Humans are used to making commitments, sometimes to be kept, sometimes to be abandoned. The commitments are made for weeks, months or years. They are not immutable. But when the world is committed to climate change that commitment is not something we can cancel, and it may be a commitment that will take many centuries to play out. Sea level has been remarkably constant for the past 6-7000 years or so. Human civilization has developed mostly during that 6000 year span. Our cities have often been built on coasts, or at the mouths of rivers. At the present time, 2.6 billion people, 37% of the global population, live within 100 km of a coast, and 19 of our 25 megacities (>10 million people) are coastal. Without thinking about sea level at all, we have warmed the climate, and even if we manage to stop the warming at 2oC, we have committed ourselves to flooding that will impact millions of people and trillions – maybe gazillions – of dollars’ worth of built infrastructure. The sea may rise slowly and for many decades to come, but it is going to rise, and we cannot now stop it. That is a real commitment!
Despite its very long-term time-frame, the Levermann paper has attracted some press. And so it should. Those small island nations we thought might be drowned by climate change WILL be drowned. The question is simply how long will it take. That third of Bangladesh that might be drowned, the one with the extensive agricultural lands that feed the people – it WILL be drowned. And south Florida – we will finally have a new Atlantis under the waves. Again, the only question is WHEN. Writing on Climate Central, Ben Strauss has produced an assessment of impacts on US cities. He provides an interactive map that allows you to choose our current trend in rising GHGs or deep cuts to emissions and to choose any decade up to 2100. The map shows which US States will have cities flooded, provides lists of cities, estimates of size of population impacted, and links to flooding maps for specific cities. This site irritates by using non-metric measurements, but maybe the knowledge that under current trends, by 2100 we will have seen 23 feet of sea level rise will register more with many people than a reference to 7 metres.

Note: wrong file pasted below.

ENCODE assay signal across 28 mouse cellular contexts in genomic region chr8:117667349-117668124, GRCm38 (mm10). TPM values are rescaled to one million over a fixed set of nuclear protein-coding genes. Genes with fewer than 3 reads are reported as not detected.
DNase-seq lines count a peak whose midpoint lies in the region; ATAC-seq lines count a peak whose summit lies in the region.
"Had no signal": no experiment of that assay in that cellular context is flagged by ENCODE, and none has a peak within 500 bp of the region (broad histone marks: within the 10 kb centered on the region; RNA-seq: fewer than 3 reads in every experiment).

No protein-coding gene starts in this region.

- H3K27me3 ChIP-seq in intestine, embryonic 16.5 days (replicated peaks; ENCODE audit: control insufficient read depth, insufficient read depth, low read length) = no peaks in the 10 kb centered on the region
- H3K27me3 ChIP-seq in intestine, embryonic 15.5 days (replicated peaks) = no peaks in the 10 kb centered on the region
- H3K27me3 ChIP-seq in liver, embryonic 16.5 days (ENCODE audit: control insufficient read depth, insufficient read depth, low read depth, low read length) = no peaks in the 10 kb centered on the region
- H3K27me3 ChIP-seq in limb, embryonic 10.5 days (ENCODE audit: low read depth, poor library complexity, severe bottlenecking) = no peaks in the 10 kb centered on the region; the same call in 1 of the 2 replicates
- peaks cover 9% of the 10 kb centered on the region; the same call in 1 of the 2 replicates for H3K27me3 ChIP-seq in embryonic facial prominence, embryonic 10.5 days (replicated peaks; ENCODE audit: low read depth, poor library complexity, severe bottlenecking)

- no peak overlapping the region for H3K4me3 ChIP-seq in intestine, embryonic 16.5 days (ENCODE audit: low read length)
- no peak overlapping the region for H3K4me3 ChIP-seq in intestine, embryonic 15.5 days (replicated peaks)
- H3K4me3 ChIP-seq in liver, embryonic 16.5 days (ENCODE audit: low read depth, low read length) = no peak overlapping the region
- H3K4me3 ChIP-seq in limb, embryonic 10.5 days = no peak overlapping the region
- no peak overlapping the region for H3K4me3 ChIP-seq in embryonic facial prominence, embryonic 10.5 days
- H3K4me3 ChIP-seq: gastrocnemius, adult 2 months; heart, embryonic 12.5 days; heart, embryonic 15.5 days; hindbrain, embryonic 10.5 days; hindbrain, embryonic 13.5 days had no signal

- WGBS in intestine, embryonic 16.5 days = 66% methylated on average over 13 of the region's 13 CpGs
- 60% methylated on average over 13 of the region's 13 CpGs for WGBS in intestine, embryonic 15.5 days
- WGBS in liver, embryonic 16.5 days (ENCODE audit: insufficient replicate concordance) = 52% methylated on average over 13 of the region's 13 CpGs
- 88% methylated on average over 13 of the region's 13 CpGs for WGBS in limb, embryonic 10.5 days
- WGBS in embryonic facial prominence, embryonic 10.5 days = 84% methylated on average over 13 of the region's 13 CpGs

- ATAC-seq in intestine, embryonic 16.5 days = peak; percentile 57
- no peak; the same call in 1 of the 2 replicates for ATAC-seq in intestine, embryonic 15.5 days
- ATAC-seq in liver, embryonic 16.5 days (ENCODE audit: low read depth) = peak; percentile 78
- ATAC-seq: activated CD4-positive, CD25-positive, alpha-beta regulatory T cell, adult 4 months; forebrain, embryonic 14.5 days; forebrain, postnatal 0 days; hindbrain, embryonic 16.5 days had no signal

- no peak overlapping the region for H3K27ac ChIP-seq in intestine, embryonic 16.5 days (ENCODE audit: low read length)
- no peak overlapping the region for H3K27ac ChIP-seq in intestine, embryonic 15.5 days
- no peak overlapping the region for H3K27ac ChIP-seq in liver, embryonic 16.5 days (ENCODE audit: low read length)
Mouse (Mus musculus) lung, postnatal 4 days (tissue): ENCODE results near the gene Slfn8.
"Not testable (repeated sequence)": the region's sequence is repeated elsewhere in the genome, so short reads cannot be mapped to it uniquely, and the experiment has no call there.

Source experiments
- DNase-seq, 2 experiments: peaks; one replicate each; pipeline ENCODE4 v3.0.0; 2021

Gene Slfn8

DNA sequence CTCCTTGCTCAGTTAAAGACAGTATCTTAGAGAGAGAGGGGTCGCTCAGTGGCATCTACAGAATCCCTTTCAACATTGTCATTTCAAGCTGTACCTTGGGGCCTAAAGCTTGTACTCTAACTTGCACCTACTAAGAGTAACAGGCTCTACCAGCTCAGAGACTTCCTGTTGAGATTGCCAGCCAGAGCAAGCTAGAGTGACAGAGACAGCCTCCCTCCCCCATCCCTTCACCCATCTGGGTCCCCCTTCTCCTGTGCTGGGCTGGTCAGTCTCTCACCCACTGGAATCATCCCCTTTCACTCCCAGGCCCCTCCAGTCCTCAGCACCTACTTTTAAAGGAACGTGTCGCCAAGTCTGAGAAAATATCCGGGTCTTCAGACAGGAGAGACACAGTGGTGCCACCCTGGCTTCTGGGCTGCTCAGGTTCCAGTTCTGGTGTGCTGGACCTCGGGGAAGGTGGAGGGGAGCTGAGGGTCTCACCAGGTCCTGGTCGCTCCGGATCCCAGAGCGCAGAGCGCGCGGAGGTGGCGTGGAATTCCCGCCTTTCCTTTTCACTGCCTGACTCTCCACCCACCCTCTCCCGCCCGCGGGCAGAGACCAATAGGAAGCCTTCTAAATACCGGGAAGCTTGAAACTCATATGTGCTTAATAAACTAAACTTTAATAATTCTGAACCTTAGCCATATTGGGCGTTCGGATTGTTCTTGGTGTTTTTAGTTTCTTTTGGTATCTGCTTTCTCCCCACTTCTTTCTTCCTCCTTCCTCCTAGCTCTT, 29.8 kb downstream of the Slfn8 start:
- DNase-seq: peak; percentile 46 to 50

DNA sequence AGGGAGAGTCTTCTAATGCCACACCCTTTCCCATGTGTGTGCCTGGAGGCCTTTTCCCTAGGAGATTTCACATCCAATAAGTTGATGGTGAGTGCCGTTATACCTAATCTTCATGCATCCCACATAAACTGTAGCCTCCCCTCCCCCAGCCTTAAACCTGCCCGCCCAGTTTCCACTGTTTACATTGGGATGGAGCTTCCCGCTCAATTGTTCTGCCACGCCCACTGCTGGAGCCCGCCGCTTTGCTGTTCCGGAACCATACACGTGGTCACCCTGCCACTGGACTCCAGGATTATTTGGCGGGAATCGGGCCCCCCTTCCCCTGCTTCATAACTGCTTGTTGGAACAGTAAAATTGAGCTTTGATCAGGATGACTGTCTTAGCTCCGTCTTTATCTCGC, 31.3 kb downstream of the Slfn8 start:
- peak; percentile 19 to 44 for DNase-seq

I’d love to find similar information for Canada, and especially for our Arctic coast, because I think it is rapidly becoming time to look carefully at what we may be creating up there. Opening up the North to development sounds like a lot of fun, but the changes in temperature and sea level that are happening will have profound environmental effects, even before we let our mining multinationals loose, with lax regulations and little enforcement of those that exist. Perhaps Canada’s new Minister of Environment, Leona Aglukkaq, will be more motivated than Peter Kent was to look into what we might be getting ready to do up there.
Leona Aglukkuq, Canada’s new Minister of Environment. Notice she already has the lie measurement gesture down pat. Must have taken lessons from Peter Kent, or perhaps Stephen Harper. Photo © Fred Chartrand/Canadian Press